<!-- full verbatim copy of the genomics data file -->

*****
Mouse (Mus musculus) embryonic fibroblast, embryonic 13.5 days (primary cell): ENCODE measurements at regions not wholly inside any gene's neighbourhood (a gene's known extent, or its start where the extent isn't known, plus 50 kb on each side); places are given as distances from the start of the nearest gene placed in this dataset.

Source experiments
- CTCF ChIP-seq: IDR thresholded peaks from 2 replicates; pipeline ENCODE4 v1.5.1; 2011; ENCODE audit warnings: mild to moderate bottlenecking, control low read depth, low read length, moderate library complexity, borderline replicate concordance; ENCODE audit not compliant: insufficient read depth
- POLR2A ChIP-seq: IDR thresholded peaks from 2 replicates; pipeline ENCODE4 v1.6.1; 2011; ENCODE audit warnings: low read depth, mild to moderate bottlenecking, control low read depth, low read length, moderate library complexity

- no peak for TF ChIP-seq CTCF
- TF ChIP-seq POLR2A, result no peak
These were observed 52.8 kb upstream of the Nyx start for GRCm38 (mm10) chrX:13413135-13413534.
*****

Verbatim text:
Mouse (Mus musculus) embryonic fibroblast, embryonic 13.5 days (primary cell): ENCODE measurements at regions not wholly inside any gene's neighbourhood (a gene's known extent, or its start where the extent isn't known, plus 50 kb on each side); places are given as distances from the start of the nearest gene placed in this dataset.

Source experiments
- CTCF ChIP-seq: IDR thresholded peaks from 2 replicates; pipeline ENCODE4 v1.5.1; 2011; ENCODE audit warnings: mild to moderate bottlenecking, control low read depth, low read length, moderate library complexity, borderline replicate concordance; ENCODE audit not compliant: insufficient read depth
- POLR2A ChIP-seq: IDR thresholded peaks from 2 replicates; pipeline ENCODE4 v1.6.1; 2011; ENCODE audit warnings: low read depth, mild to moderate bottlenecking, control low read depth, low read length, moderate library complexity

- no peak for TF ChIP-seq CTCF
- TF ChIP-seq POLR2A, result no peak
These were observed 52.8 kb upstream of the Nyx start for GRCm38 (mm10) chrX:13413135-13413534.